Queen Anne’s Lace is a flower found all over the Appalachians. You’ll see them driving to work along the roadsides and in your neighbor’s flower gardens. Queen Anne’s Lace, also called “Wild Carrot,” is a common plant found abundantly in dry fields, ditches, and open areas. The crocheted doily-looking plant was first introduced into the U.S. from Europe. The carrots you eat today once were cultivated from this plant.
But the Queen has her downside. She harbors tiny pests called chiggers.
Pesky Little Pests
The word “chiggers” alone may cause you to shiver. Every place on this earth has annoying little critters that eat you alive, but these itsy bitsy bugs can ruin your day and maybe even your next couple of weeks. Chiggers love hanging out in sticky places and disguise themselves on pretty little flowers like Queen Anne’s Lace. It may sound royal, but you wouldn’t think so after getting attacked by a swarm of the pesky pests.
There is no need to try to “smother” the critters by coating the bite area with fingernail polish (an old Appalachian folk remedy) because they are not embedded in your skin. Instead, they scurry about frantically feeding off of your skin. These guys are as tiny as a speck of dust with lightning speed.
Treat the Itch
Chiggers are tiny little members of the arachnid family that pack a powerful punch — they’ll cause you to itch like crazy. They are so tiny that you may not even notice when they attach themselves to your body or even when they bite. But you will eventually.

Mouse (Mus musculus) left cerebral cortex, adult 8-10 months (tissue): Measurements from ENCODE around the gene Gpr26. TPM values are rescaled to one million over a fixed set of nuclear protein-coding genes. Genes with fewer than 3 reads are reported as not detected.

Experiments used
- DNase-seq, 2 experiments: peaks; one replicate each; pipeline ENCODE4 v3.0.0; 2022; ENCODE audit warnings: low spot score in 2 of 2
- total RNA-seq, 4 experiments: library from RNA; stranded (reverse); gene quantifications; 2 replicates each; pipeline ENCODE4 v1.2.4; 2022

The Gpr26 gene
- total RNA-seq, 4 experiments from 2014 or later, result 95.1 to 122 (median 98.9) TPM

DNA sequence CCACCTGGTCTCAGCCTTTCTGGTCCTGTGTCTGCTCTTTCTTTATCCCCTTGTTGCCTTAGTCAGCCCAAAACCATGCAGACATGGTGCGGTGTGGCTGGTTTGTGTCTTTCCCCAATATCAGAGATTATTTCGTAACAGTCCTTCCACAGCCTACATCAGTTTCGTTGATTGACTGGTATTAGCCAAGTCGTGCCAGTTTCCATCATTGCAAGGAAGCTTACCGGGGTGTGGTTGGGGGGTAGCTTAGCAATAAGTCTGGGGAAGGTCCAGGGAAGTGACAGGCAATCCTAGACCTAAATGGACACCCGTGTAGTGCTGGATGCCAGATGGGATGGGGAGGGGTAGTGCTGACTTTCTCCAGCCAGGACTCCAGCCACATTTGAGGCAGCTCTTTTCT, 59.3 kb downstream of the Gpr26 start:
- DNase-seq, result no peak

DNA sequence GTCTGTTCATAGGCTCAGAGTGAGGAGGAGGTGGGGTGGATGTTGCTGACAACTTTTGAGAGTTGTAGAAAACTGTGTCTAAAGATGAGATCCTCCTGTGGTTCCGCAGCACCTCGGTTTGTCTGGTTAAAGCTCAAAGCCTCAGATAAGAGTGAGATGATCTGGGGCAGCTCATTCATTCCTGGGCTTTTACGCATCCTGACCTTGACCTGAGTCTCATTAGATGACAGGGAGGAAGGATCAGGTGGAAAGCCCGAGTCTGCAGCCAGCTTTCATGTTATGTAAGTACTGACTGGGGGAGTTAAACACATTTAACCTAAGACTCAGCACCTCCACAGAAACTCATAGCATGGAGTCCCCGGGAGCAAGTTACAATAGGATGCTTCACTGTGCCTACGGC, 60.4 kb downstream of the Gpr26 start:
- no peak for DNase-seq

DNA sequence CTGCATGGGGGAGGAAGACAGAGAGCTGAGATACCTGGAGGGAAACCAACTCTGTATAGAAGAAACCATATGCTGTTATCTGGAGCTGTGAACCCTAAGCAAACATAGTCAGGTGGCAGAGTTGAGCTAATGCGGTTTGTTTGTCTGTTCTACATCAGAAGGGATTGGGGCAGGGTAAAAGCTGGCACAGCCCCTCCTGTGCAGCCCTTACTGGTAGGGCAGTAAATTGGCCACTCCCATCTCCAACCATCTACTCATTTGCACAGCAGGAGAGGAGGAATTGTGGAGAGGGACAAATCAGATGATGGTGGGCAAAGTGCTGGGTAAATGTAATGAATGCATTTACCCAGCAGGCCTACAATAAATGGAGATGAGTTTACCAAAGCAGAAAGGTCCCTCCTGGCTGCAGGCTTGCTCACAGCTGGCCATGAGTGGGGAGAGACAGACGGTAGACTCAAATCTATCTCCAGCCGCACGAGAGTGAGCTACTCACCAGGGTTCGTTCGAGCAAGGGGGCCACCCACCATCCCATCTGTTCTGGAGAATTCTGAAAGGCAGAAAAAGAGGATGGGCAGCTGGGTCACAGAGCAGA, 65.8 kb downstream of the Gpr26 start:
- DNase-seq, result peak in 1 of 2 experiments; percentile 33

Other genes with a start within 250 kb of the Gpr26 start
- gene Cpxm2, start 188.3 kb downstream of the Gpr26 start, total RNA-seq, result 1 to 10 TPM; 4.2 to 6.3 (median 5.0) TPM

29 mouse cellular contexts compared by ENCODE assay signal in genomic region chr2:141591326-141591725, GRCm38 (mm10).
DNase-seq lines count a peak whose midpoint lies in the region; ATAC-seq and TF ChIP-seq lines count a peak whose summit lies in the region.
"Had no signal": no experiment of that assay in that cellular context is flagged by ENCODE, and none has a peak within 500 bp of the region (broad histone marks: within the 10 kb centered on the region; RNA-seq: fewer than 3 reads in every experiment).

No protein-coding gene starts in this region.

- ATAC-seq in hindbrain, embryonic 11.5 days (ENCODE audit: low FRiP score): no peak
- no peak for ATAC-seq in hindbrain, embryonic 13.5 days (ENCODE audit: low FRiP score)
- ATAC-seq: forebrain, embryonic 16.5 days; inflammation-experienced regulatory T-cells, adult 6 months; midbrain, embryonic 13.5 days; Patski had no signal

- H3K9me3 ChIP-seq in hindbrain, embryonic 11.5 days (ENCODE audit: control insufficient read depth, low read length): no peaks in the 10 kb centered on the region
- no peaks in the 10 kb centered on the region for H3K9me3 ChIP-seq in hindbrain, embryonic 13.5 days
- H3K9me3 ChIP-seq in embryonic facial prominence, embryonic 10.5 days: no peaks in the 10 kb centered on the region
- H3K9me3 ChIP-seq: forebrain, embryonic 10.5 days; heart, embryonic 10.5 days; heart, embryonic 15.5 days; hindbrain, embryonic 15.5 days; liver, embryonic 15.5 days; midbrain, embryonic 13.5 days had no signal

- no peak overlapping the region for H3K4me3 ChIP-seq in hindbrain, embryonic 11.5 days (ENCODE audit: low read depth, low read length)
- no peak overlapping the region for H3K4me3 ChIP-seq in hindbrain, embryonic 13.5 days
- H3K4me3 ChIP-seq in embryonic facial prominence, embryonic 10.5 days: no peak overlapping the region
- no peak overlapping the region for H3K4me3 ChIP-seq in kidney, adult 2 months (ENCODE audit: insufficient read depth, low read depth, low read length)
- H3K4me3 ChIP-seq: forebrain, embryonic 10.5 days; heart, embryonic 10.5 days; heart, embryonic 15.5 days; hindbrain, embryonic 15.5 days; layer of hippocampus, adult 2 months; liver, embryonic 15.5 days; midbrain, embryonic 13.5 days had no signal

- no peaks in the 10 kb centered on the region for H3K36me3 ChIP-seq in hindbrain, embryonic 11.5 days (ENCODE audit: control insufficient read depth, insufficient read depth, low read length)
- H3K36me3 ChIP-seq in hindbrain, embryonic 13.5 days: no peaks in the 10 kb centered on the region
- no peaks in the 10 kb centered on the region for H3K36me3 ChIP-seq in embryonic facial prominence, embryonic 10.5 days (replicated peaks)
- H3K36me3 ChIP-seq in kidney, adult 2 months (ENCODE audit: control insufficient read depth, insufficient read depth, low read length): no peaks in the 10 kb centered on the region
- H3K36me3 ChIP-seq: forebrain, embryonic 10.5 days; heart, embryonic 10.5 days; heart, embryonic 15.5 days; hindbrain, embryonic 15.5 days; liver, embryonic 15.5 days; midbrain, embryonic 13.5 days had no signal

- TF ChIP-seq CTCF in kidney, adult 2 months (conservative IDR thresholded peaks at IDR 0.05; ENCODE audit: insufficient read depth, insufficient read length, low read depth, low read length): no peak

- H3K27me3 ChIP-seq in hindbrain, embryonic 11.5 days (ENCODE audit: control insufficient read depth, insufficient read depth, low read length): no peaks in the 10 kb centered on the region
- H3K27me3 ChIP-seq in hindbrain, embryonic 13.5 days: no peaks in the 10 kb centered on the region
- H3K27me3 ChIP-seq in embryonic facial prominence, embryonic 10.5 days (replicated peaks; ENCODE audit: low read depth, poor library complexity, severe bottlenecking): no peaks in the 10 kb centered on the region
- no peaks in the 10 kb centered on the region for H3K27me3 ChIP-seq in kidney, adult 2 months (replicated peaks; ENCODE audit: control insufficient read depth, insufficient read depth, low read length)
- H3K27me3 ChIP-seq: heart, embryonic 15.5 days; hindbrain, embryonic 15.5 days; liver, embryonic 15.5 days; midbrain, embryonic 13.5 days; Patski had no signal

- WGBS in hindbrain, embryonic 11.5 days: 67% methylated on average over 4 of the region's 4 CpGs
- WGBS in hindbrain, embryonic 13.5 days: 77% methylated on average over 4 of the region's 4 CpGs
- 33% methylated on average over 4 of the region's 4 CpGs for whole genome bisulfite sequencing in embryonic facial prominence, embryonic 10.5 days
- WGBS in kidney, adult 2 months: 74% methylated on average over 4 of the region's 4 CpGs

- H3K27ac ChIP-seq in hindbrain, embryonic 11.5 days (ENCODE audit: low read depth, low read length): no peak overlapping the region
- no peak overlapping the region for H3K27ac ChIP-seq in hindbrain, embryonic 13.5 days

Bites take up to three weeks to heal completely. During that time, use ice and over-the-counter anti-itch medications to prevent scratching — an act that can lead to infection. Since chiggers don’t feed on your blood (just your skin) they don’t carry disease and are not contagious.
Miss the Bites, But Not the Sights
A good way to detour chiggers if you are outside is to use sulphur powder if you can stand the odor. Sprinkle some on your shoes so they won’t come anywhere near your body. Commercial bug repellents that contain DEET also work to keep the buggers off your skin while you’re enjoying the Queen’s lovely bounty.
Wash your hands as soon as you go inside after walking through the woods or along paths to pick Queen Anne’s Lace. Wash your clothes too so that none of the pesky bugs jump off your clothes in the house. Cover up while you’re out by pushing your leg pants into your socks and wearing long sleeves.
You don’t have to worry about chiggers for long, however. They die when the temperature reaches 42 degrees.
Picture Credit: Wikipedia.com